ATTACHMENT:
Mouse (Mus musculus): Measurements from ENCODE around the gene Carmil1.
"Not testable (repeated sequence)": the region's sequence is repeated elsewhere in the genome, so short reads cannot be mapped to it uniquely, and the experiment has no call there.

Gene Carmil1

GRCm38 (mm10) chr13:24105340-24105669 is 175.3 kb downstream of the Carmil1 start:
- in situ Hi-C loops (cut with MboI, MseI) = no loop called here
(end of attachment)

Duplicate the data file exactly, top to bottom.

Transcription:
Mouse (Mus musculus): Measurements from ENCODE around the gene Carmil1.
"Not testable (repeated sequence)": the region's sequence is repeated elsewhere in the genome, so short reads cannot be mapped to it uniquely, and the experiment has no call there.

Gene Carmil1

GRCm38 (mm10) chr13:24105340-24105669 is 175.3 kb downstream of the Carmil1 start:
- in situ Hi-C loops (cut with MboI, MseI) = no loop called here